It is not just the past which ties us down. It is the understanding that the present is necrophilia oriented, and that we are constantly evading the shadow of war. Christoph Wulf suggests that the great landscapes of destruction, both a result of geological transformations, including climate change, and man made disasters bring about a momentum to new forms. How we adapt to change is often a mystery.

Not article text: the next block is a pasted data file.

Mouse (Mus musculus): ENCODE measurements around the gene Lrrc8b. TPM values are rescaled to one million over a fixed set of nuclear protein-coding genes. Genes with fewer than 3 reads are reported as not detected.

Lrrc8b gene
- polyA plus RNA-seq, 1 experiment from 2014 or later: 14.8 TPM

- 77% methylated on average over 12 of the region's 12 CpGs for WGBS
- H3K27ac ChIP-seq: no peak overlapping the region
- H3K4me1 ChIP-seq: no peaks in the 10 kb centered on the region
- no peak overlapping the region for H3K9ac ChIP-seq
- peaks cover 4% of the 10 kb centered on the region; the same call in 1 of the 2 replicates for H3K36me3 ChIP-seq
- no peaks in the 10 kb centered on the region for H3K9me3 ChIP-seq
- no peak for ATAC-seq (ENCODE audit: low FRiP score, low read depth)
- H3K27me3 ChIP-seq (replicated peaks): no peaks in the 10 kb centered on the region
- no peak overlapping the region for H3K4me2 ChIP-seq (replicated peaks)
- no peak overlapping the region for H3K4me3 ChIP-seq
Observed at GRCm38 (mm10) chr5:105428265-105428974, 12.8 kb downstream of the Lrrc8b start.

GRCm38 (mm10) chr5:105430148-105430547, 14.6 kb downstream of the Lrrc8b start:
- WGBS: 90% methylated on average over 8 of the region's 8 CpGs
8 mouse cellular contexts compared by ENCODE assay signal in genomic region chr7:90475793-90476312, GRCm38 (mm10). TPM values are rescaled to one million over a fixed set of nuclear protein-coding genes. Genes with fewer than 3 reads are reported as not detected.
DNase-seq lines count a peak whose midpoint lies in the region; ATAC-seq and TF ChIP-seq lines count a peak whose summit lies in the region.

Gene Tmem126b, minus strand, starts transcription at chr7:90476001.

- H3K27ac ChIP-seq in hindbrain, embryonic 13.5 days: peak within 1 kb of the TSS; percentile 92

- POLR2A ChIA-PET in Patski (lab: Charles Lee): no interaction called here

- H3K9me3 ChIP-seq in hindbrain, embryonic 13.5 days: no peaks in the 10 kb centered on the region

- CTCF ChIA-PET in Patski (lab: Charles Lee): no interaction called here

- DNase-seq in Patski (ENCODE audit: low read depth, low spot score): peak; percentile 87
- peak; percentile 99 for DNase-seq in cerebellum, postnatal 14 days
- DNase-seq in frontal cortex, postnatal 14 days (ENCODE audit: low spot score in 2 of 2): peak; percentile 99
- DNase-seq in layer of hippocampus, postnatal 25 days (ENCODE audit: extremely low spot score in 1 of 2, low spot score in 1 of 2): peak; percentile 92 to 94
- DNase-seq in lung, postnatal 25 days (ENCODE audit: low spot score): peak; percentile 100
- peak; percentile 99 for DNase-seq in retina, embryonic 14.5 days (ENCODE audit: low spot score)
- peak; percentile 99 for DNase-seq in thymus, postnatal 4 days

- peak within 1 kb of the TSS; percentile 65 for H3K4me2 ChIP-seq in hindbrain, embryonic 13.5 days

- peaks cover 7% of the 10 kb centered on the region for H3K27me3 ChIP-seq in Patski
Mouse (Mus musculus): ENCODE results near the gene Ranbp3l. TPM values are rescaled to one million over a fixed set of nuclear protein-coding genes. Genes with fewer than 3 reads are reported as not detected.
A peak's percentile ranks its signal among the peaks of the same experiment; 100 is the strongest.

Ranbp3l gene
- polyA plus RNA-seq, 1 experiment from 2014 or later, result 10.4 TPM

Modernity is associated with optimism and the rights of citizenship. Post modernity is much more complex, because new enclaves of metropolis and hinterland relations begin to develop. It would seem that the right to be an individual, and the need to belong to communities begin to interconnect in different ways. Tradition, orthodoxy, and modern lifestyles do not necessarily clash, but may embellish one another in contradictory and interesting ways. When these become coercive or life threatening, as in the case of dominant caste interlocutors who appear as wealthy farmers denying human rights to their clan members, and all the associated freedoms of citizenship and free choice, where then murder is the consequence (as for love marriages, daughters who rebel etc) the State and citizen’s groups do intervene. Religon and secularism are then dramatically posed against one another. The freedom to believe is not to take another’s life. Khap Panchayats (the conglomerate of male agnates and male elders) are the new demon in post-modernist India. They take over from constitutional and elected bodies, placing repressive law as the given moral good, in seemingly totalitarian perspectives. Like terrorists, who kill others, in order to fulfil a personal and hegemonic dream traditionalists here too, as in the Khap Panchayats, express their belief that religion and their traditional customs, are the total social good. Fundamentalism by any other name, murder as intent, ‘honour’ as an excuse, drags India back into segmentalisation and feudalism. Post modernity has to deal with the question of hierarchy and tradition in a way that modernity did not. New media, both Television and Internet have played a substantial role in highlighting the parallel of ‘talibanisation’ of religions other than Islam. Fearing the orthodoxy of other religions, Hindu elders of Haryana have become a law unto themselves. In a mimicry of feudal practises, women and men are murdered if they go against the customary laws of the clan.